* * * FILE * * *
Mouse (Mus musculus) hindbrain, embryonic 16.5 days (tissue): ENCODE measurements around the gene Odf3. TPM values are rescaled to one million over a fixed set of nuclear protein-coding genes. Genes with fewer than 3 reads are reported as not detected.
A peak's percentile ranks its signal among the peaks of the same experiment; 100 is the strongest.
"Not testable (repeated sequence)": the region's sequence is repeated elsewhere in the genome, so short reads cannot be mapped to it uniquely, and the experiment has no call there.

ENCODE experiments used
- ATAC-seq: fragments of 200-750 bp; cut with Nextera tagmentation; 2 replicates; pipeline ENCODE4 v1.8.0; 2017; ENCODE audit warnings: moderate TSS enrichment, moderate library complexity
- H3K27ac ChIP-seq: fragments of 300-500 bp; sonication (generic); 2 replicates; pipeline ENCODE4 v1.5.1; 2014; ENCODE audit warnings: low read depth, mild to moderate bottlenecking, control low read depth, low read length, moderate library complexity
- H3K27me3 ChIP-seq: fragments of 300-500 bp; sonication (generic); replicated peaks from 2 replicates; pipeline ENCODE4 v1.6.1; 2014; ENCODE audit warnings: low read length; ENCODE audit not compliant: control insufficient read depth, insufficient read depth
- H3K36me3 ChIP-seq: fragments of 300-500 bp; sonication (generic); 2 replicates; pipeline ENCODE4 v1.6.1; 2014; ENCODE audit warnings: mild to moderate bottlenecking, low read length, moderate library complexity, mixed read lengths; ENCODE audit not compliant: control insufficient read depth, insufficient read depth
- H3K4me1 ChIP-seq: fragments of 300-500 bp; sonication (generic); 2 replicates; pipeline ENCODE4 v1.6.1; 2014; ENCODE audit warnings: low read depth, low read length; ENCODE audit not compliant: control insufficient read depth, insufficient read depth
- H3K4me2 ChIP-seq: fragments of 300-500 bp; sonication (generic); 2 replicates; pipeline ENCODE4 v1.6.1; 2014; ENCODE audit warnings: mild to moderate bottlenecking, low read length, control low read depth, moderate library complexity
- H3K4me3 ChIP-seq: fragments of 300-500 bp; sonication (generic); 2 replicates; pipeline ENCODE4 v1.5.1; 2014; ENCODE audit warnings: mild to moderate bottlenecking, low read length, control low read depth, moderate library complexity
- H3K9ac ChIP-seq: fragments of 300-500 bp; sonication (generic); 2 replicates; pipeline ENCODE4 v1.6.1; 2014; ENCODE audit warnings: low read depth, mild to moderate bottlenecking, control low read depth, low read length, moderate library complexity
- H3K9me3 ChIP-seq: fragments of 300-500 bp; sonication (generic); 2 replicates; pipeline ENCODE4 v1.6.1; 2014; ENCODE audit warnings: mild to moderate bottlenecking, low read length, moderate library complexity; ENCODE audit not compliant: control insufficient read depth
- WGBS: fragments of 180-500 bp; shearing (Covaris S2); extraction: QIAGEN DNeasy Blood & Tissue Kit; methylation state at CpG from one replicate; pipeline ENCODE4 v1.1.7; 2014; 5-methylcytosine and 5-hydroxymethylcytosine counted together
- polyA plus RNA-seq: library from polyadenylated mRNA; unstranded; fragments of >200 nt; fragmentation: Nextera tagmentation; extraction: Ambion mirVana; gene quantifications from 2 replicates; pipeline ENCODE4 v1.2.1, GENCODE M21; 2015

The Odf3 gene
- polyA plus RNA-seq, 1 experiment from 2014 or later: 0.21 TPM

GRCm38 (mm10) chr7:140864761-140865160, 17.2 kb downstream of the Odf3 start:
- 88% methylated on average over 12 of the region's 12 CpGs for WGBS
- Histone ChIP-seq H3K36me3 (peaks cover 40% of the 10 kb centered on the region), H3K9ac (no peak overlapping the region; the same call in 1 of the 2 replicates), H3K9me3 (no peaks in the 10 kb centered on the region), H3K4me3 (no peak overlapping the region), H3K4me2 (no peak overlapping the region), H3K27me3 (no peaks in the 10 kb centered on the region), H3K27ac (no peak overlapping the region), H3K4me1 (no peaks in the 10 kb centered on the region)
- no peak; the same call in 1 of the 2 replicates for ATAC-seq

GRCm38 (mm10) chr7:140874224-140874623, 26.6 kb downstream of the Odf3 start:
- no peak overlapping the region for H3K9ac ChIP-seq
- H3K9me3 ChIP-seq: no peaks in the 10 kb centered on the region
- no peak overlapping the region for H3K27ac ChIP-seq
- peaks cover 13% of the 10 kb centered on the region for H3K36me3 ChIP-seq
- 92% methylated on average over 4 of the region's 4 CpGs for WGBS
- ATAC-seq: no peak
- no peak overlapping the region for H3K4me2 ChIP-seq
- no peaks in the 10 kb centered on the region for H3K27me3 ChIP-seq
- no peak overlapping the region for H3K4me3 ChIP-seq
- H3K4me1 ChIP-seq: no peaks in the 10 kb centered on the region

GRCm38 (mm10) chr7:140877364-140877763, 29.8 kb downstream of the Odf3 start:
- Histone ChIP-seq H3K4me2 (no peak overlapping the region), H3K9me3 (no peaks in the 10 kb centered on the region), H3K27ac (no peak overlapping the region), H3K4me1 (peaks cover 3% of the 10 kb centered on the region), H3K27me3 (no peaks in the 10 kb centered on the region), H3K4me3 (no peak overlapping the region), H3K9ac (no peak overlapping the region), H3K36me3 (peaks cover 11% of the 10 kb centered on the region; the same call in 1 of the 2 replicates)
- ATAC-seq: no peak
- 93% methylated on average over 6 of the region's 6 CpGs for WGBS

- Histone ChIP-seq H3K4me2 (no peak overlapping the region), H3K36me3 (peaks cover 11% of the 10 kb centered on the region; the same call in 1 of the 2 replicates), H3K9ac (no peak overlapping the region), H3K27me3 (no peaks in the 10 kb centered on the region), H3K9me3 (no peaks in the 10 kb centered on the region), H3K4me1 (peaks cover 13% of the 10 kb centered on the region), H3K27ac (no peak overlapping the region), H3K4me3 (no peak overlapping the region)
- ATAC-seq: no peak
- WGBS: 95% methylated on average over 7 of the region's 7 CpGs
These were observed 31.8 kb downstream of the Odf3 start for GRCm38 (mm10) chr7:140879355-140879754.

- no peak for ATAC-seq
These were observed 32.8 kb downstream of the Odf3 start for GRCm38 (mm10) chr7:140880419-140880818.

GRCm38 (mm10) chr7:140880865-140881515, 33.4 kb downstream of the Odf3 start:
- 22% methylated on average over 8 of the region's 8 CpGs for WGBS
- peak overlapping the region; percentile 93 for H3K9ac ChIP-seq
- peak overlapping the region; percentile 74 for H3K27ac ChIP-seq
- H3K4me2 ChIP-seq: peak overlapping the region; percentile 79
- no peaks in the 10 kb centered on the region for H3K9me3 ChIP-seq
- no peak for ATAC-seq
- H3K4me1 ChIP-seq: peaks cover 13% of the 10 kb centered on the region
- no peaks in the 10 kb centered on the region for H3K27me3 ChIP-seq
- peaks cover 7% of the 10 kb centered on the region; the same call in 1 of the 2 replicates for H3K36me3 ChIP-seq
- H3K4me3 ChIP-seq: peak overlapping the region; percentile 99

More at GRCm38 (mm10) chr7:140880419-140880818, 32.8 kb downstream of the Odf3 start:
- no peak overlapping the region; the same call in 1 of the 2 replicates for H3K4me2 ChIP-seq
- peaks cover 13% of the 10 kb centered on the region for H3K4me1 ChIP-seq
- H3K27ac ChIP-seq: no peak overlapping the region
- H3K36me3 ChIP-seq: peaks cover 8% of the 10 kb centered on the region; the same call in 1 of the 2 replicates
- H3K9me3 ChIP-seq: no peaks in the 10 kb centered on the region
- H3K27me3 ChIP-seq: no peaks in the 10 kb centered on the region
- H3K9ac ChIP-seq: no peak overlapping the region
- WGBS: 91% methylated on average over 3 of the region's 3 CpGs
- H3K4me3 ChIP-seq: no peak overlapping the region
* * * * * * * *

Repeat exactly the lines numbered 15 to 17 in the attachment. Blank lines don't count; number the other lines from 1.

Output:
- polyA plus RNA-seq: library from polyadenylated mRNA; unstranded; fragments of >200 nt; fragmentation: Nextera tagmentation; extraction: Ambion mirVana; gene quantifications from 2 replicates; pipeline ENCODE4 v1.2.1, GENCODE M21; 2015

The Odf3 gene
- polyA plus RNA-seq, 1 experiment from 2014 or later: 0.21 TPM